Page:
Dry bulk may be slipping, but the tanker market is on the up

Basil Karatzas delves into the tanker world and considers just what’s been going on recently in the market
Dry bulk may be slipping, but the tanker market is on the up

Unlike the dry bulk market, which is experiencing a multi-cycle structural weakness, the tanker market has been behaving much more enthusiastically, at least for time being. Tanker vessels have been trading above operating earnings since early 2014, and on occasion, for spot rates, earnings have been eye-popping – such as when in January 2015 rates for VLCCs flirted with the $100,000 pd mark. The attached graph shows one-year time-charter rates for the major market segments in the tanker market, including the capesize market, for purposes of illustration and comparing tanker and dry bulker markets; and an obvious reminder, capesize vessels are the largest commoditised bulker vessels in the business.

Crude oil pricing has grossly halved in the last year, and OPEC’s (read, Saudi Arabia’s) decision in November in Vienna to go after market share rather than margins has ensured that at least in the short term, oil will be cheap and likely will be trading heavily. Cheaper crude oil pricing has the potential of contango (buy now in the physical market, store – ideally on tankers – and sell in the futures market at a higher price); cheap oil pricing has the prospect of increasing demand (there are already signs that sales of SUVs and trucks are on the up in the USA) that eventually will mean more movement of cargoes; cheap crude oil has been encouraging build up of strategic petroleum reserves, and there are indications that China is going strong at building up theirs under the weakness of the pricing of the commodity. A brutal winter in the USA has stimulated the use of gasoline which has affected positively the petroleum products trade in the Atlantic. Despite the shutting down of many drills in the US for shale oil production (down by 39% from 1609 to 986 operating drilling rigs between October and end of February, according to Baker Hughes), the US maintains sky high inventories of WTI crude oil (for the week ended on February 27th, US crude oil inventories showed a massive weekly build-up of 10.3 million barrels to a total of 444.4 million barrels); if not for the shale oil production, the seasonal impact of the inhumane winter would have a much pronounced impact on the crude oil tanker market.

The strength of the tanker freight market has stimulated increased dealing in the sale & purchase market, but mostly it has encouraged several ‘corporate’ transactions whether on the M&A front (Euronav acquiring the Maersk VLCC fleet, the ‘merger’ of the Navig8 VLCC fleet with General Maritime to create Gener8, DHT’s acquisition of Samco Shipholding’s VLCC fleet) and on the IPO front (earlier this year Euronav was successful finally obtaining a public listing in the US). While more M&A in the tanker market may be expected, IPOs can be a trickier market, as investor appetite can gyrate faster than the fortunes for freight for big tankers. There is increased interest to see how a few of PE-sponsored tanker shipping companies will proceed in this environment, which while promising, it does not allow for these companies to float at a profit – indicatively, both Diamond S. sponsored by Wilbur Ross and Principal Maritime sponsored by Apollo – have relatively high cost basis and a floating at NAV will result in realising losses, at least in the short term. Investor interest, and also charterer interest, in the tanker market – despite the market’s strength – have been of concern to many a ship owner. For instance, while the spot market is very respectable, there is no period market – in general – as charterers prefer to pay up spot prices now but not willing to commit for a two-year charter. This observation does not bode well for the future of the market, when charterers do not have the conviction to commit for two years of rates – in hot markets or markets expected to break out, charterers want to act and cap their exposure.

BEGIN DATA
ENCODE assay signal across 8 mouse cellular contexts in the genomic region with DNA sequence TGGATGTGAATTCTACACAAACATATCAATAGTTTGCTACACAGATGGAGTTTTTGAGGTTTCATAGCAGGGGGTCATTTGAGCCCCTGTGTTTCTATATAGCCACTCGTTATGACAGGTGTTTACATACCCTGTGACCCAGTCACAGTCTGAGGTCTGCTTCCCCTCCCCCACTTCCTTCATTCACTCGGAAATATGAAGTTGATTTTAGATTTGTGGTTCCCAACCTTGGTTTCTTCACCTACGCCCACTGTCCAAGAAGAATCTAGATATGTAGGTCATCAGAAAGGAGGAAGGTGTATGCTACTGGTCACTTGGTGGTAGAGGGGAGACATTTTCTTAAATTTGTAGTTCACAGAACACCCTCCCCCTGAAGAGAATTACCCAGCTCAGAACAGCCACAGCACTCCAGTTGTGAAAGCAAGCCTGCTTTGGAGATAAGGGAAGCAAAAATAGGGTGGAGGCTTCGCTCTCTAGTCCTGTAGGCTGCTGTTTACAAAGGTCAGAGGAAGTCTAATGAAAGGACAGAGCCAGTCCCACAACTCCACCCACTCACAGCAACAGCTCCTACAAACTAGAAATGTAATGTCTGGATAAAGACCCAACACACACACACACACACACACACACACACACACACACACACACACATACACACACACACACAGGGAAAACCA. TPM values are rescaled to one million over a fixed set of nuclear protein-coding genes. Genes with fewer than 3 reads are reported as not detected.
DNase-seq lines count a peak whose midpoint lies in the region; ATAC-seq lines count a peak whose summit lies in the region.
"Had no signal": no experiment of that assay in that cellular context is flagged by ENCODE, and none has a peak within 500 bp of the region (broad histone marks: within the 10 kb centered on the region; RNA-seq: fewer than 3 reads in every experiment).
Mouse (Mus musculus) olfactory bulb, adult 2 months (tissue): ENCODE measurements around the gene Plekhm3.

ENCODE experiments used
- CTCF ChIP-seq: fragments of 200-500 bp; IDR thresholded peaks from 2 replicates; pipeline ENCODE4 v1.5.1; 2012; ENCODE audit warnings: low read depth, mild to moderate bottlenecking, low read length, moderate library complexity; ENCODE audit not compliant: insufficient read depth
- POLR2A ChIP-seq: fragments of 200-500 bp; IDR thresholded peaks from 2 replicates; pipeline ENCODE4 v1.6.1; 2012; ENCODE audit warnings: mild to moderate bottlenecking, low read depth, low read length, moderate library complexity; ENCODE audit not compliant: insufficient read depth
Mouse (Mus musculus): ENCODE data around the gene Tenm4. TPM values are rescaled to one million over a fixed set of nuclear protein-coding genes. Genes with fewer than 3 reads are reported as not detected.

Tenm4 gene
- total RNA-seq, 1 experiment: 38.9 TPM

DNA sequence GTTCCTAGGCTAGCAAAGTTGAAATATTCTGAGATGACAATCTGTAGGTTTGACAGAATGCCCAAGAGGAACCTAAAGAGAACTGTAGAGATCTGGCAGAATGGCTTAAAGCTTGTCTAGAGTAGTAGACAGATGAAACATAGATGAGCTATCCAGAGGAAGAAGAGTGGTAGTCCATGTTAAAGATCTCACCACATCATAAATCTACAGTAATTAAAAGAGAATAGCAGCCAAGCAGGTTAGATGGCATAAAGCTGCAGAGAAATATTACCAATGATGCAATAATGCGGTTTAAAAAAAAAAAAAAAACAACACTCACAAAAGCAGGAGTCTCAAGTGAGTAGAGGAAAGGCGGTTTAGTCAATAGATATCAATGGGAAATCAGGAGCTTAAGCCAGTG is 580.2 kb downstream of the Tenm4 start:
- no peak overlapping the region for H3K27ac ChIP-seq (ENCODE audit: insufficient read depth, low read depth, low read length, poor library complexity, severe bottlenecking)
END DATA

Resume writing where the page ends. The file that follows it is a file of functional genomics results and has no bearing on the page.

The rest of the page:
Likewise, the activity in the secondary market has not been as active as the freight market would suggest; of course, banks do not lend easily these days, thus this is a dislocation affecting overall activity in the market. And the freight market is not as strong to support modern tonnage for operating expenses (OpEx) and a fully amortizing loans; by revisiting out graph at the top of the page, one-year TC for a modern VLCC is appr. $45,000 pd; given a nominal price of a VLCC tanker of approx. $100 mil. and approx. $9,000 pd OpEx, the earnings barely cover a fully amortizing ship mortgage. And, sale and purchase activity has overall been anemic – despite the strength of the market; and it’s clear that the focus of the transactions has been concentrated on modern vessels [typically vessels newer than five years old – suitable for publicly traded companies that are ‘hot’ for deals in this market and pay with equity (thus low leverage / more flexibility with cash flows), and vessels older than twelve years old at often prices at a multiple of scrap - by Asian buyers or buyers with access to cargoes]; these typically are not signs of a very liquid, solid market that has consolidated and about to break out; not to mention, that now that the freight market has improved, there have been packages of very modern tanker tonnage discreetly mentioned for sale, primarily from ‘OK’ owners or ‘OK’ / Chinese yards who are testing the market to offload positions at a small loss or at a break-even; once again, an indication of little faith in the prospects of the market, albeit from ‘weak hands’ or ‘OK’ quality tonnage with little prospects to be much sought after in the future.